Other objects, features, and advantages of the instant invention, in its details of construction and arrangement of parts, will be seen from the above, from the following description of the preferred embodiment when considered in light of the drawings and the appended claims.
FIG. 1 depicts the basic apparatus of the invention as shown in relationship the pelvic cavity of the body of a patient.
FIG. 2 depicts a diagrammatic of an apparatus assembly for carrying out the process of the invention.
FIG. 3 depicts a partial cross-sectional side view of a first alternative embodiment of a double balloon catheter as contemplated by the invention.
FIG. 4 shows a cross-sectional end view of the shaft of the double balloon catheter of FIG. 3.
FIG. 5 shows a cross-sectional end view of the midsection of a modification of the double balloon catheter of FIG. 3.
FIG. 6 shows a partial cross-sectional side view of another design of double balloon catheter useful in the process of the invention.
FIG. 7 shows a cross-sectional end view of the shaft of the double balloon catheter of FIG. 6.
FIG. 8 shows a cutaway cross-sectional side view of the interior of a double balloon catheter encompassed by the invention.
FIG. 1, shows the basic apparatus used to practice the process of the instant invention in relationship to the pelvic cavity of a patient. The instant invention is primarily applicable to tumors located in the pelvic cavity which are fed by blood from the aorta and from which blood is discharged to the vena cava. The invention is practiced by creating a localized fluid circuit which isolates the tumor for maximum recycle of a chemotherapeutic agent therethrough, while minimizing flow of the agent through the heathy tissues surrounding the tumor 3. The blood flow path to the patient's heart via the iliac vein is isolated by a common iliac catheter 9 and bilateral thigh tourniquets 8. Tumor 3 located within the thusly isolated circuit is thereafter infused with chemotherapeutic drugs via aortic occlusion catheter 4 and vena cava occlusion catheter 3. The blood passing through the aorta and vena cava is infused with concentrations of a chemotherapeutic agent lethal to the cancer cells of the tumor 3 via aortic occlusion catheter 4 and vena cava catheter 3. The thusly infused blood is passed via the common iliac vein to the common iliac vein catheter 9, typically a double balloon catheter. The balloons of the double balloon catheter 9 are positioned central and peripheral of the common iliac vein. The balloons are critically designed, sized and spaced such that after inflation, they can accommodate the geometric constrains of the patient's common iliac vein, thus isolating substantially all of the outflow blood from the tumor 3. Substantially all of the contaminated blood is passed through the double balloon catheter to tubing 17 to a point exterior to the body 2, to a pump 21. Typical of such a pump is a Bio Medicus BP-50 Bio-Pump having a priming volume of 48 ml, containing two rotator cones and providing a maximum flow rate of 5 liters per minute. Pump 21 passes the blood through the extracorporeal circuit at relatively constant low pressure. The purpose in doing so is to avoid raising or lowering the fluid pressure of the total circuit ranging from the blood vessel through the return to the body. The contaminated blood is thereafter passed through tubing 41 into detoxification zone 43. Typical of such a detoxifiction zone is a hemoperfusion cartridge containing activated carbon. Suitable cartridge systems are obtainable from Clark Research and Development, Inc., New Orleans, La. 70121 and from Gambro Dialysatoren KG, d-7450 Hechingen, Federal Republic of Germany AUT 224 (sold under the trademark of ADSORBAŽ). The detoxified blood is passed through tube 44 and infused back into the body of the patient through the common iliac artery via catheter 69.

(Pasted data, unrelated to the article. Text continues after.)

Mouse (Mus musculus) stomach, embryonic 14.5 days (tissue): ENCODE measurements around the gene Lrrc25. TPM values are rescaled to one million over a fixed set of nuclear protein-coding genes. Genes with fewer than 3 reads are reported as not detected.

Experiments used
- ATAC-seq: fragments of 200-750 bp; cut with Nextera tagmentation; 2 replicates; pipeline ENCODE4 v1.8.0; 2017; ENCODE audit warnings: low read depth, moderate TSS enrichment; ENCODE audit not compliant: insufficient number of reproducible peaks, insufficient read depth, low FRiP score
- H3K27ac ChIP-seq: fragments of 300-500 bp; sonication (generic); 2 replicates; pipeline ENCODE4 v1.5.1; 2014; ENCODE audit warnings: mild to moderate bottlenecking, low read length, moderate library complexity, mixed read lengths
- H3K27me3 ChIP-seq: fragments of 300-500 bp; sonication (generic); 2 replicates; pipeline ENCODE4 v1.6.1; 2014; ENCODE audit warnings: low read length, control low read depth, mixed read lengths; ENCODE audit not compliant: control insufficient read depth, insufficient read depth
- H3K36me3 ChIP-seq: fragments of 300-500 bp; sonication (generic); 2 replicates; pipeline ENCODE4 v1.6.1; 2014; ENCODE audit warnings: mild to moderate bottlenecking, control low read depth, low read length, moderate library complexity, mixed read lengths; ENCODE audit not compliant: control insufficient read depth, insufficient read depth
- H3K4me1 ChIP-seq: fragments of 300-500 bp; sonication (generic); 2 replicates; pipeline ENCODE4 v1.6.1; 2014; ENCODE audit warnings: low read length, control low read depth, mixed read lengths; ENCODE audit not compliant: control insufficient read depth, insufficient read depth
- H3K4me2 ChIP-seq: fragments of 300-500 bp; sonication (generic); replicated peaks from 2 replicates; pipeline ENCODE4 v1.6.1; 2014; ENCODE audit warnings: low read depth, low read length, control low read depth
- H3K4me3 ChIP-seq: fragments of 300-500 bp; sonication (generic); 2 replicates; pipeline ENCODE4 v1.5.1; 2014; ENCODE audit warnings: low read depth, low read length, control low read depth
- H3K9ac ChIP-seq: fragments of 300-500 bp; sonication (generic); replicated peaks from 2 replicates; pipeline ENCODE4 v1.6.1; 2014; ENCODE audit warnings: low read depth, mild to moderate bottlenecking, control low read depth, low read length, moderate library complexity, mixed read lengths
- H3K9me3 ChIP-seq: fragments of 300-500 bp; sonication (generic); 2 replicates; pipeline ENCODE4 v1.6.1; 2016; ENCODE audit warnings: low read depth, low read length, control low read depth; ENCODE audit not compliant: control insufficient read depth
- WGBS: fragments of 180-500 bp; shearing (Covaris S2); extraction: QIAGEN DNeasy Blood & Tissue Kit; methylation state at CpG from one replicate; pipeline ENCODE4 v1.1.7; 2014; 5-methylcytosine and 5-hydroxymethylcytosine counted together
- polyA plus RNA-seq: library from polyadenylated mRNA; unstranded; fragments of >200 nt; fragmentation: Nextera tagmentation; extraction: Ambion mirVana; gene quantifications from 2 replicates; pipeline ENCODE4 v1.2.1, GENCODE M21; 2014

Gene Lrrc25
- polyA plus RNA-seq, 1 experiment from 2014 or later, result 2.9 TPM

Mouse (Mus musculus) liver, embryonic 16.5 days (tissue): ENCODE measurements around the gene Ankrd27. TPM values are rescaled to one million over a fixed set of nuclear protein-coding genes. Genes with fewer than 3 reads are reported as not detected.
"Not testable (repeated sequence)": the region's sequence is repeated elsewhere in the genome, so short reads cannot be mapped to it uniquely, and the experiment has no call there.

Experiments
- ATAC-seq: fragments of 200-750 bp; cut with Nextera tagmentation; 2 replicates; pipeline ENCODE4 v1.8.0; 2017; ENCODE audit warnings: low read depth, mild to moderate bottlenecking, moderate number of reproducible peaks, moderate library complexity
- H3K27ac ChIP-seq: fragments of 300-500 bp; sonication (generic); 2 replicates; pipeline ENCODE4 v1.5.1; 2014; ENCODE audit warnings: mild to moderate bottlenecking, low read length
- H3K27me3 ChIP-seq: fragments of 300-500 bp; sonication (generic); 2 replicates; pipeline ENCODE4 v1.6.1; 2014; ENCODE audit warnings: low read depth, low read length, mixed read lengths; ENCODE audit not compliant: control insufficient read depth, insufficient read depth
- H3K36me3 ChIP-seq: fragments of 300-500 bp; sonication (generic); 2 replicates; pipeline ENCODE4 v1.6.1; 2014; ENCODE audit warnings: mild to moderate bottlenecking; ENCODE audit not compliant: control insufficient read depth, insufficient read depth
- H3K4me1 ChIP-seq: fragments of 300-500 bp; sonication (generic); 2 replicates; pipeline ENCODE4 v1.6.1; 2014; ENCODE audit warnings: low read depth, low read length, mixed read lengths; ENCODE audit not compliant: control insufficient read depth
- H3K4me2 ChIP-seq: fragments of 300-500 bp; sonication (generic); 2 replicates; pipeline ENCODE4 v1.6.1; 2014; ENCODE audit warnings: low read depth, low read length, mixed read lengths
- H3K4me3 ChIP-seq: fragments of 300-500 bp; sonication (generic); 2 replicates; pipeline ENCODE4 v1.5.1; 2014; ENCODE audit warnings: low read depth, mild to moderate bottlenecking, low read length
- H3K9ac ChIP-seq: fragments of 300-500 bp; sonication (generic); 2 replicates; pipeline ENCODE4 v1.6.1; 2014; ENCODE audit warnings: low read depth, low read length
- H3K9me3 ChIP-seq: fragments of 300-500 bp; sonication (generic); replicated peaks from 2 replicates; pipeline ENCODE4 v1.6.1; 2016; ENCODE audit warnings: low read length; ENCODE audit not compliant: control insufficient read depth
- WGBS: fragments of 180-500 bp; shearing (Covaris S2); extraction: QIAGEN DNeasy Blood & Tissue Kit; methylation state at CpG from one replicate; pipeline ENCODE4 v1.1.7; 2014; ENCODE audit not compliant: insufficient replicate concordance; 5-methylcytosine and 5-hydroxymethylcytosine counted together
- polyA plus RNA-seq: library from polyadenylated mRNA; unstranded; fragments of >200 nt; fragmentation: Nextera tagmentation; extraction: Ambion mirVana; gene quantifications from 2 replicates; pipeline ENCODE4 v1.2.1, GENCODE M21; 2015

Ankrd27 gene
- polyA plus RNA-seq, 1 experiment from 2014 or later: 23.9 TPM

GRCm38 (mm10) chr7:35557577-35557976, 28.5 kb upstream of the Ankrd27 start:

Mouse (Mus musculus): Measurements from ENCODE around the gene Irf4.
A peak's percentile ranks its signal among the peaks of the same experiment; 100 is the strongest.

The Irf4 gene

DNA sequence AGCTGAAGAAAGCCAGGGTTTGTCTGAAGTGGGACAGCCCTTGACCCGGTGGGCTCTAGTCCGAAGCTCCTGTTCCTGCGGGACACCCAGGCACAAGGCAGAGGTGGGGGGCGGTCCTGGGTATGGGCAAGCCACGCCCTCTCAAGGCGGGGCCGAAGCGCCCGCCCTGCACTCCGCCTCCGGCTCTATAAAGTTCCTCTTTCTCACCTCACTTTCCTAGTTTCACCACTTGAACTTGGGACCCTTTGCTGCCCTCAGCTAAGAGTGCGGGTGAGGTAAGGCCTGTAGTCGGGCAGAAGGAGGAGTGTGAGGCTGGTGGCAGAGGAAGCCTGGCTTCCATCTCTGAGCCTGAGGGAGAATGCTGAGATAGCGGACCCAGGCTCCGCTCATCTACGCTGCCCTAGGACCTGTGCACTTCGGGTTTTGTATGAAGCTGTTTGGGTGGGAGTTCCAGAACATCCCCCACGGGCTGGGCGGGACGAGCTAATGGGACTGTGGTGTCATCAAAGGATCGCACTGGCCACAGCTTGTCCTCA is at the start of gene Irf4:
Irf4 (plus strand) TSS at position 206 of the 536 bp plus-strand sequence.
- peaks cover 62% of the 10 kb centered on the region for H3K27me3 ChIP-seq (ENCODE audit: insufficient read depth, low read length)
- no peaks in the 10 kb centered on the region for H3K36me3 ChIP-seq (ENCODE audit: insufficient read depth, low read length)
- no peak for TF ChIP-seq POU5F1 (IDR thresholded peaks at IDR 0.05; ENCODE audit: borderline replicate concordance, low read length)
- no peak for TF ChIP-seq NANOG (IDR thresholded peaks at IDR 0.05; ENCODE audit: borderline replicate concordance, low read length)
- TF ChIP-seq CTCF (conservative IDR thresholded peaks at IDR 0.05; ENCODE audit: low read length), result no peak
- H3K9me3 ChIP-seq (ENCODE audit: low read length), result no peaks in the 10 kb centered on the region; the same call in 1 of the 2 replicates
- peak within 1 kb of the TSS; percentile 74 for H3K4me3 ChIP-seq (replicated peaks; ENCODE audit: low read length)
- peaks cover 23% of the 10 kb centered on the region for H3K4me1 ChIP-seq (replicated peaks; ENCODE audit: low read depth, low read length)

FIG. 2 shows the schematic relationship between the isolated circuit within the pelvic cavity, the iliac vein catheter 9, through which toxified blood is passed from the tumor and the common iliac artery catheter 69 through which detoxified blood is infused back into the iliac artery. Double balloon catheter 9 typically comprises central balloon 11 and peripheral balloon 12, each injuxtaposition to cylindrical fenestration zone 8. Zone 8 contains fenestrations 13 sufficient in total area to allow the complete removal of the toxified blood flow from the tumor into the catheter 9. The hollow interior (main lumen) of catheter 9 is of sufficient size to completely remove the blood from the blood vessel without elevating blood pressure. Catheter 9 is provided with channel 15 that is used to inject fluid into the balloons 11 and 12 for inflation or to withdraw fluids for deflation. The venous flow is passed through catheter 9 into openly connected tube 17. Tube 17 may be interrupted by a pressure monitor the same as assembly A, discussed below, that is later provided in the extracorporeal circuit. Tube 17 may alternatively be connected directly with pump 21 or to Y-fitting 19, as shown. Also connected to Y-fitting 19 is ancillary feed system B comprising tube 23, Y-fitting 25, and multiple IV spikes 29 and 33 each connected to tubes 30 and 31 respectively, and each is provided with a clamp, 27 and 28, respectively. These lines can be used for the introduction of medications as required.